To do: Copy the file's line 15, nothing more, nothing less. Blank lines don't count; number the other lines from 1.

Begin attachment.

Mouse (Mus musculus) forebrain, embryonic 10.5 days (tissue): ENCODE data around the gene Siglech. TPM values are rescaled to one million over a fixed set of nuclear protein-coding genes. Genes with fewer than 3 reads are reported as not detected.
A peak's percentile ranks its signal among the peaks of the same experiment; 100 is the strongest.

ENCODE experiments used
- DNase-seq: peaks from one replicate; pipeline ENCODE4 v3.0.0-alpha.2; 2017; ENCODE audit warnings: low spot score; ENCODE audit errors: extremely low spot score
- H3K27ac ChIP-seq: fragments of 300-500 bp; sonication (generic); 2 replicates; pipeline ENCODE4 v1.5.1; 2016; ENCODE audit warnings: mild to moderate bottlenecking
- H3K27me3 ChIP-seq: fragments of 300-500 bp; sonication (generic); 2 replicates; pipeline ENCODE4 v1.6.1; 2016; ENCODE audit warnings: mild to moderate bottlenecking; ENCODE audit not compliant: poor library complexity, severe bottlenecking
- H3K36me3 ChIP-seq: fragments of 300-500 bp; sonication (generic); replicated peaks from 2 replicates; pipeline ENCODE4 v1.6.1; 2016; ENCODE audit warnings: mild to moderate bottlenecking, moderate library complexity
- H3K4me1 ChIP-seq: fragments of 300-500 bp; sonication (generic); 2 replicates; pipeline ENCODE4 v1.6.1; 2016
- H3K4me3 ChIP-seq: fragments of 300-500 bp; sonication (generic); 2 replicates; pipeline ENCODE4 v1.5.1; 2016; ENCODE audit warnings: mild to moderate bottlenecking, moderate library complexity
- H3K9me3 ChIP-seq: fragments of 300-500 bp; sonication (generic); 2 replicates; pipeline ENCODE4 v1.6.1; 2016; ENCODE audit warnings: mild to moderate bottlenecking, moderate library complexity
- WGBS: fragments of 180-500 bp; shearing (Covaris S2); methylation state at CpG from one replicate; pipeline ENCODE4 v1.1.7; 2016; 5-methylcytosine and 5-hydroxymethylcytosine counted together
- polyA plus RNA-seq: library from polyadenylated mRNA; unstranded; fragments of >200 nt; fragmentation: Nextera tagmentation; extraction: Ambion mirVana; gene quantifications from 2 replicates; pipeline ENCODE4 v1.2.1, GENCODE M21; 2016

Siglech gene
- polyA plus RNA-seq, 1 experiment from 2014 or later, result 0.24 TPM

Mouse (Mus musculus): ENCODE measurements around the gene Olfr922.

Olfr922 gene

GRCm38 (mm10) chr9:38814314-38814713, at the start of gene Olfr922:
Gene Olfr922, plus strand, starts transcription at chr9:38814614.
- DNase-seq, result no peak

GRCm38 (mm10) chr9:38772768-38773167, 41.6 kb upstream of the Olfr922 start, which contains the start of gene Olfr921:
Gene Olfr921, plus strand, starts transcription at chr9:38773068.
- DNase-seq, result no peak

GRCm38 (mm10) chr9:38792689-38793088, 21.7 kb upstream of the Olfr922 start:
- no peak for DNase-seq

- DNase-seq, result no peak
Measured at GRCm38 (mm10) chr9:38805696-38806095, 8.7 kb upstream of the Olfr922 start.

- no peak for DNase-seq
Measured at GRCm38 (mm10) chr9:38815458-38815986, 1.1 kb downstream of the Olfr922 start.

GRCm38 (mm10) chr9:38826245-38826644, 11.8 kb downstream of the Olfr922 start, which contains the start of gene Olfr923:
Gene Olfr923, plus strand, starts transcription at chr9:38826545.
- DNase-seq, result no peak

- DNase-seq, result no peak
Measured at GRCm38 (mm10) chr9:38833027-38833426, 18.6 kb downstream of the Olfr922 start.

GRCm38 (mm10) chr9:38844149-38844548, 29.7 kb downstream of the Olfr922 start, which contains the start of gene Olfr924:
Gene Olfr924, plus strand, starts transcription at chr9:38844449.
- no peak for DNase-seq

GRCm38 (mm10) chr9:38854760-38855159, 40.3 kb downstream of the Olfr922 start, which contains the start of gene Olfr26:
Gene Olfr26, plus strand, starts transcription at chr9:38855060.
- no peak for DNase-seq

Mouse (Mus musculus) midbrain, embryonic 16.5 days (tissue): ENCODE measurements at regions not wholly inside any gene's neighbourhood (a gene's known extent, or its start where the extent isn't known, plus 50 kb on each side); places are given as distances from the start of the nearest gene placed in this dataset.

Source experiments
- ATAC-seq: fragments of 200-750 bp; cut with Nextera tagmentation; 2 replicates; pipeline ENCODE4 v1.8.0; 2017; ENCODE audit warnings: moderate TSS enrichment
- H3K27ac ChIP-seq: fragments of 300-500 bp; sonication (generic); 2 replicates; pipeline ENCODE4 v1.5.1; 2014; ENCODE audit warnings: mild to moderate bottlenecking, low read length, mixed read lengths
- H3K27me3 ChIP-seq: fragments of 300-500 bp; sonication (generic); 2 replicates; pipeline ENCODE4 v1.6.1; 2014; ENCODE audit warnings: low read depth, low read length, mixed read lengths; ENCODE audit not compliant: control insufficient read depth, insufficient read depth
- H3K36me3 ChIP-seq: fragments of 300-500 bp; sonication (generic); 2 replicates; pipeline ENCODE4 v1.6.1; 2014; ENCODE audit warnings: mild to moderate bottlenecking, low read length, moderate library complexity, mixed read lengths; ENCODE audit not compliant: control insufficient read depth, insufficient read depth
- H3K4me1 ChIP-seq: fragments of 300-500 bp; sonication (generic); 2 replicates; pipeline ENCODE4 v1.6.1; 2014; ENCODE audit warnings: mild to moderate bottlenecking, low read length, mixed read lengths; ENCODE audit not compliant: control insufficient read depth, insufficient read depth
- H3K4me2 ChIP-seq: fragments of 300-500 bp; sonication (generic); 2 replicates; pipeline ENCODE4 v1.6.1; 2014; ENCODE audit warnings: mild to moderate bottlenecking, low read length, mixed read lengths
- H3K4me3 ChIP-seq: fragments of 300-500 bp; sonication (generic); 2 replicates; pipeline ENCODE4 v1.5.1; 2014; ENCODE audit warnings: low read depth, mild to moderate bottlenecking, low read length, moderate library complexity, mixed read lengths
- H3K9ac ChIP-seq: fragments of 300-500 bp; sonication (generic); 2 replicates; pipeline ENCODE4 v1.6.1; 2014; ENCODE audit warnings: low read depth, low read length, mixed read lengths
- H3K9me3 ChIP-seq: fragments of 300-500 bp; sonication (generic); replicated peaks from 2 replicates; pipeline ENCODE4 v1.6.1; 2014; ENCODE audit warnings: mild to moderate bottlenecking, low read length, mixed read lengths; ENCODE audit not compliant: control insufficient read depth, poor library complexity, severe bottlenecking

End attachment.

Mouse (Mus musculus): ENCODE measurements around the gene Olfr922.